Pitas are the simplest form of bread. Pitas are the Eastern Mediterranean equivalent of French bread. They are good with everything. Pitas are good by themselves, served with a spread like hummus or baba ghannouj. With a little extra oil, they are perfect for sandwiches. They are very easy to make, but there is a learning curve. Especially when learning when the dough is properly proofed. When pitas are properly proofed, the dough is malleable and easy to work with and will retain the shape you stretch it out to. When improperly proofed, they will be difficult to work with. The other important part of making pitas is to make sure that you kneed the dough properly to develop nice long gluten proteins. Otherwise, they will not poof correctly and will be difficult to stretch. Tasting Guidelines: Taste is sweet and savory with yeasty undertones. Weight is medium. Texture is soft. Good for people with low to moderate treatment side effects. Best categorized as Eastern Mediterranean.
- Large mixing bowl
- dough mixer
- pizza stone
- rolling pin
- 3 c. flour plus some extra for rolling out
- 2 tbsp. olive oil or cooking oil is fine
- 1-2 c. warm but not hot
- 1 packet yeast
- 2 tbsp. sugar
- 1 tsp. kosher salt
- Activate your yeast as directed on yeast packet. Next, in a large mixing bowl, combine all ingredients except the water. Mix. Add water as necessary until you make a proper bread dough ball. After dough ball is formed, knead about 10 minutes or until bread develops some nice gluten. The dough will start soft, then get firm, then get extremely soft again. At this point, you know that you have kneaded enough. This is when a kitchen mixer is fantastic with a dough hook. Dough should look and feel like bread dough. Not too sticky, not too dry.
- If it’s too sticky, mix in more flour. If too dry, add more water. Allow to rise in a warm, humid area covered with a moist towel or paper towel to keep it wet or keep it from drying out for at least 3 hours. The longer it rises, the better of a flavor it will develop. But 24 hours is probably way too long. Remove dough from bowl. Cut into balls 2–3 inches in diameter. Should make about Allow to rest about an hour.
- At this time, take a pizza stone and put it in your oven. Heat as hot as it will go without burning down the house. Heat to at least, 425°If you do not have a pizza stone, you should go out and get one. They are about fifteen dollars, and you can even order them off the Internet. Take a baking sheet or an upside down pan and use that instead. The idea here is to have a flat, hot surface to shock the dough into cooking.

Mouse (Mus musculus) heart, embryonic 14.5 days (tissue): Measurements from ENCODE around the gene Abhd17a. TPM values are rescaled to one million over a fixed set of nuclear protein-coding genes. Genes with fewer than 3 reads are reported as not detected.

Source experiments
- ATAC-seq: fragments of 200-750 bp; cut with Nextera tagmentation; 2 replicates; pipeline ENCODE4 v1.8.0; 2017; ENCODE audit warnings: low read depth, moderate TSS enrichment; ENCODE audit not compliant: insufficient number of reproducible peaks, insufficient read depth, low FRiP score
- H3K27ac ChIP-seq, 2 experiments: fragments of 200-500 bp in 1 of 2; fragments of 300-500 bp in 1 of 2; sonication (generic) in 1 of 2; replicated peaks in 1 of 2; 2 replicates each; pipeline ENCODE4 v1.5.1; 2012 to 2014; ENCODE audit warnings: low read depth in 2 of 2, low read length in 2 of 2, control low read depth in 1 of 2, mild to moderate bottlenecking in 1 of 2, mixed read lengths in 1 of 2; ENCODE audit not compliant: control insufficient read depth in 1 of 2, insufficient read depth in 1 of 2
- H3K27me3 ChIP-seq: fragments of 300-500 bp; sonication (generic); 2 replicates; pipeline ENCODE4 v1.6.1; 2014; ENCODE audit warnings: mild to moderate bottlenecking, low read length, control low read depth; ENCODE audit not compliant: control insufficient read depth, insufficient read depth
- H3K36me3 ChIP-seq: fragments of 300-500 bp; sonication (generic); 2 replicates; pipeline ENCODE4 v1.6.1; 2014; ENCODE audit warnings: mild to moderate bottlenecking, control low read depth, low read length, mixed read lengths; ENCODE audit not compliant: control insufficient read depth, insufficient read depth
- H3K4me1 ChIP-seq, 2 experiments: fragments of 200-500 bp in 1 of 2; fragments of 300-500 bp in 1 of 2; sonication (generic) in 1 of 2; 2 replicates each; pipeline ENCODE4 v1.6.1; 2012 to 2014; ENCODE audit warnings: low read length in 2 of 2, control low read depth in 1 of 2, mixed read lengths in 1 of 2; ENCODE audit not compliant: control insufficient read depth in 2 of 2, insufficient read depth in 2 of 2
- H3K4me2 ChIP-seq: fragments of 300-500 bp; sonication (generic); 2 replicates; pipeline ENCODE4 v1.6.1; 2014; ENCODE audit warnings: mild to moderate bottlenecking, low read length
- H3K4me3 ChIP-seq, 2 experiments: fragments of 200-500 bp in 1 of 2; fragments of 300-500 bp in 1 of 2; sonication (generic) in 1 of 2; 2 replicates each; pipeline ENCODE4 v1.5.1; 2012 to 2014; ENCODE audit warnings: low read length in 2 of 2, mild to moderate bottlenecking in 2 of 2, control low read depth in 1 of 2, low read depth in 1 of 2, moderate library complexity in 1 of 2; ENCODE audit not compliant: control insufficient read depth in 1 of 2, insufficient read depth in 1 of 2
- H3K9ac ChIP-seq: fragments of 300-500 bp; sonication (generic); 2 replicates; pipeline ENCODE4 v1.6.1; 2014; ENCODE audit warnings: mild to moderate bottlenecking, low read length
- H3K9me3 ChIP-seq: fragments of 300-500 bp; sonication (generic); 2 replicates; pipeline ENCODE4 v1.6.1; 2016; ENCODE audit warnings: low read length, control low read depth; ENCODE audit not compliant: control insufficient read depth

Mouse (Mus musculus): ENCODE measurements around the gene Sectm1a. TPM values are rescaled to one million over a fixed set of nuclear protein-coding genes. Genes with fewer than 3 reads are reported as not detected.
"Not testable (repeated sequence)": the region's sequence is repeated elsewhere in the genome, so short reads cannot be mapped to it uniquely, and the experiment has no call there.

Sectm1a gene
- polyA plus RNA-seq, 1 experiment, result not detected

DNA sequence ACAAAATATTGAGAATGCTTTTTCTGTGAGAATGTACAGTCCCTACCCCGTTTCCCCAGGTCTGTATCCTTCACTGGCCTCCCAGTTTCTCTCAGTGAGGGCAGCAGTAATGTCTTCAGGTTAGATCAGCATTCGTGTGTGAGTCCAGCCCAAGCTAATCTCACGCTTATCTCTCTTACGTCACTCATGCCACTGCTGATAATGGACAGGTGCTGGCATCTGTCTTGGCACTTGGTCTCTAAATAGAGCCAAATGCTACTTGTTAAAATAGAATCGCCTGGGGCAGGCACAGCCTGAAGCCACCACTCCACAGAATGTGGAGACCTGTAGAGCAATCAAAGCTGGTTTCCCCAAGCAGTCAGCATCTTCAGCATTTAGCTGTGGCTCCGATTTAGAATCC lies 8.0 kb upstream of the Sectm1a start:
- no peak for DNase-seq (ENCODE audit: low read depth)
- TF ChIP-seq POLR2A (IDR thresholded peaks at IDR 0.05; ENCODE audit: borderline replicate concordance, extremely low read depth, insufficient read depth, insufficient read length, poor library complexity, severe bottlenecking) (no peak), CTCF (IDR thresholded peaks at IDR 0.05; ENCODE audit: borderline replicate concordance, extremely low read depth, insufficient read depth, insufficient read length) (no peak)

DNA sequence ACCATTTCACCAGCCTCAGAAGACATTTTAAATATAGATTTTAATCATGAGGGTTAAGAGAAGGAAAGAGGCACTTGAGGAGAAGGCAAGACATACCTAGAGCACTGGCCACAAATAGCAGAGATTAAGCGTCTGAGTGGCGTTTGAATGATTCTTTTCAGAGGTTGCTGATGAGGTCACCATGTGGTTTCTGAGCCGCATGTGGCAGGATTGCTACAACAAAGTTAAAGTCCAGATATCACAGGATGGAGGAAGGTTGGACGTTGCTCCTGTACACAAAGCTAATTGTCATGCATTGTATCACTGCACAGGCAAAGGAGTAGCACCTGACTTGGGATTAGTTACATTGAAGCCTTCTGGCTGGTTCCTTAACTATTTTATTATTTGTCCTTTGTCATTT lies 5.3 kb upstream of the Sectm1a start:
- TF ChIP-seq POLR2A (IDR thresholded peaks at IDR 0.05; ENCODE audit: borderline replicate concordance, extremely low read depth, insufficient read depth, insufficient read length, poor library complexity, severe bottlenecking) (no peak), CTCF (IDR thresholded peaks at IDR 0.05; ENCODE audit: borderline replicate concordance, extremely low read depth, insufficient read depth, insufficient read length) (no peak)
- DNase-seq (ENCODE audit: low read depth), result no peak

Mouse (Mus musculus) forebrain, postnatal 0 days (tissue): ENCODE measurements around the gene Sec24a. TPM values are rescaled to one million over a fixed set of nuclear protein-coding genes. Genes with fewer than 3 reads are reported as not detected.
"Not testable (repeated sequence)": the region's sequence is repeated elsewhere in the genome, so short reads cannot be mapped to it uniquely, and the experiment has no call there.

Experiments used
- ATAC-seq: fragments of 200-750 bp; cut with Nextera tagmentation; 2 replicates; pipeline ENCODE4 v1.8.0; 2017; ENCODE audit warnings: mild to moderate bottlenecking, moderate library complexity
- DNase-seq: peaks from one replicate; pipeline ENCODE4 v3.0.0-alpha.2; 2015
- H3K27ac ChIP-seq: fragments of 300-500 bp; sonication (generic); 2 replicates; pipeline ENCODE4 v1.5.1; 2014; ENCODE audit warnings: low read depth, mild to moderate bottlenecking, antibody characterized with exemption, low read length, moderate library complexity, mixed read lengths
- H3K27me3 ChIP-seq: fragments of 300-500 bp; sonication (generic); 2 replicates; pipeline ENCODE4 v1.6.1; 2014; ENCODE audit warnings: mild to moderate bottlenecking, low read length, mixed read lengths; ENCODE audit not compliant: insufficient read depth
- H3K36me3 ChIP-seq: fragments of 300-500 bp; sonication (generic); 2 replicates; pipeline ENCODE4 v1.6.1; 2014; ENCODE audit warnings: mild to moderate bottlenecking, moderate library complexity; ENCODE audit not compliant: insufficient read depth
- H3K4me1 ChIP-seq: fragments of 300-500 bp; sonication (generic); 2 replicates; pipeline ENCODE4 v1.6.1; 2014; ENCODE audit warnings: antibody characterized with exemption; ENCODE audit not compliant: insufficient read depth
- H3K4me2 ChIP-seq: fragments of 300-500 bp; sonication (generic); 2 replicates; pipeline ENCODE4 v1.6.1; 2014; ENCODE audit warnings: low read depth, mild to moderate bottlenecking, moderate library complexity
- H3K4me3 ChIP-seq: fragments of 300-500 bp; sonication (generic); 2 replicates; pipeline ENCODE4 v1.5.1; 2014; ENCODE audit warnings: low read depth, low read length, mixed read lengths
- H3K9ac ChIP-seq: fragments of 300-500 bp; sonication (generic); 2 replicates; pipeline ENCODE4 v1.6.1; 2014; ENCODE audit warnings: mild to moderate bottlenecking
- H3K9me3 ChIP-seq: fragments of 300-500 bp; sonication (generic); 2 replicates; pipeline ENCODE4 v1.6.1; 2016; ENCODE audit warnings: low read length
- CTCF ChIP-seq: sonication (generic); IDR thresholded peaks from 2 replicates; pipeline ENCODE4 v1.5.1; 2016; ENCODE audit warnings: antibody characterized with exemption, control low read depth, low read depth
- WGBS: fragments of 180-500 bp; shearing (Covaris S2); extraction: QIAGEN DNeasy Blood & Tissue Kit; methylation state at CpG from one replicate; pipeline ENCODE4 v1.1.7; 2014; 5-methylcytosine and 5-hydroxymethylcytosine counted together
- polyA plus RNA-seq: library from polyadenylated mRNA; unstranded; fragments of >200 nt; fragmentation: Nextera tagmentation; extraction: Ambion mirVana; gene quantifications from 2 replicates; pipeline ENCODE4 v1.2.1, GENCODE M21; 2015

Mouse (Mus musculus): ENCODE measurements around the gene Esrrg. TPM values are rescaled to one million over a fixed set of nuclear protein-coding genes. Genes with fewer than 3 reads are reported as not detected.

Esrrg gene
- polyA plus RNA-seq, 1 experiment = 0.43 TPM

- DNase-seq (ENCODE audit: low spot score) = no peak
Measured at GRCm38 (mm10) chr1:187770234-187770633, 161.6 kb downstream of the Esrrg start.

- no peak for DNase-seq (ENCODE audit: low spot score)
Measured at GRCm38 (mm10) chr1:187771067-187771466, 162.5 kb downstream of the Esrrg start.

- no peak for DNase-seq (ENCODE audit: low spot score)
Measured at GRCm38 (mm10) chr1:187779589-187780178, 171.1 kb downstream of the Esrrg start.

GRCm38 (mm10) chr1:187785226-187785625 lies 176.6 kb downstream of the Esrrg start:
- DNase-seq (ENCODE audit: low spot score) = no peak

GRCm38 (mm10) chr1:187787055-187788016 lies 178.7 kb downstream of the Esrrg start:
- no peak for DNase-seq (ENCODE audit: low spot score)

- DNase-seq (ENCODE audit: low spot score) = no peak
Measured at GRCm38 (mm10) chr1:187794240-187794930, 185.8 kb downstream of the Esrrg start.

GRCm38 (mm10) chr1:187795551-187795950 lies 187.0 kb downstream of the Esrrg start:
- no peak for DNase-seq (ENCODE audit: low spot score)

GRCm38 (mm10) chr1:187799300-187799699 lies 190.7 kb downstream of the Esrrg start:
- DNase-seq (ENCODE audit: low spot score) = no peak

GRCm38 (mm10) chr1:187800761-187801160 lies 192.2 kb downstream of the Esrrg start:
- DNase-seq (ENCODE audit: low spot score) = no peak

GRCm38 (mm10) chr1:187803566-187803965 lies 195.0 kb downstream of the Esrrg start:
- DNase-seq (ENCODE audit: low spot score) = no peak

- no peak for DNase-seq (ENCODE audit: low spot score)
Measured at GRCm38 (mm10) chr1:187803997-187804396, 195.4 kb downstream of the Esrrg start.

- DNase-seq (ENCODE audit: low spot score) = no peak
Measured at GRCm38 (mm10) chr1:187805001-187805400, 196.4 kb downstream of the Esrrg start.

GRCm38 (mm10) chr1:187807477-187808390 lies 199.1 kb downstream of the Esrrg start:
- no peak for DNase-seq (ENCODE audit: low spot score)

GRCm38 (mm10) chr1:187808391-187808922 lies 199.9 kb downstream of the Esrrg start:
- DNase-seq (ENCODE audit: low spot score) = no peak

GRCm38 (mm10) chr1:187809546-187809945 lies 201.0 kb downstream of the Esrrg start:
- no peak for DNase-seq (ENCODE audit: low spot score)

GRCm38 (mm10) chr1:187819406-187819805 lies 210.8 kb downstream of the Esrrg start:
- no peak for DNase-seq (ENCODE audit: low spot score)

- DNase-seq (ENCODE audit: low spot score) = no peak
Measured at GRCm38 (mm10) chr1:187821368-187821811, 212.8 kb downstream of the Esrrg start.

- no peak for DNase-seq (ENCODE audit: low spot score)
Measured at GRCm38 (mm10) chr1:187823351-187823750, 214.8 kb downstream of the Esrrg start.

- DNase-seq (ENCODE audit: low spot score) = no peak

- Roll out one ball of dough. You want it thin, but not paper thin. Paper thin will burn, and if it’s too thick it will cook more like a naan bread. The idea here is to get it somewhere between 1–2 millimeters in thickness. If the dough will not stay rolled out in length and begins to contract, roll the dough back into a ball and allow to process longer. Assuming your dough is happy and healthy, what we want to do is throw each pita onto the stone or pan and allow it to cook until it makes a poof, or a pita pocket.
- If you did everything correct, this will happen, and you will have a nice light brown pita with a perfect pocket. If you are like me and didn’t do everything correctly down to the last detail, you will get some nice bubbles throughout the entirety of the dough and a very pliable pita perfect for making sandwiches.
- Depending on the temperature of your oven, this process should take about 2–4 minutes. Remember to allow your stone or pan to come back up to temperature in between making pitas. I like to roll them out one by one so I can be certain to hit the correct temperature in between.
Cooking for Chemo focuses on teaching you how to make your food taste good again during cancer and chemotherapy treatments. The flavor and cooking techniques contained within our easy to make recipes will help improve your quality of life as you go through cancer and chemotherapy treatments. Our cooking and flavor techniques can be integrated with any diet regimen. Talk with your dietitian to come up with a quality nutrition plan. This site is not to be taken as or used instead of professional medical advice. Please consult your doctor, oncologist, and dietitian before starting any new diet.
This recipe is taken from Cooking for Chemo …and After! By Chef Ryan Callahan -The Cancer Chef. For more cooking for chemotherapy recipes like this, you can pick up a copy on Amazon . Have specific questions? Email us at firstname.lastname@example.org
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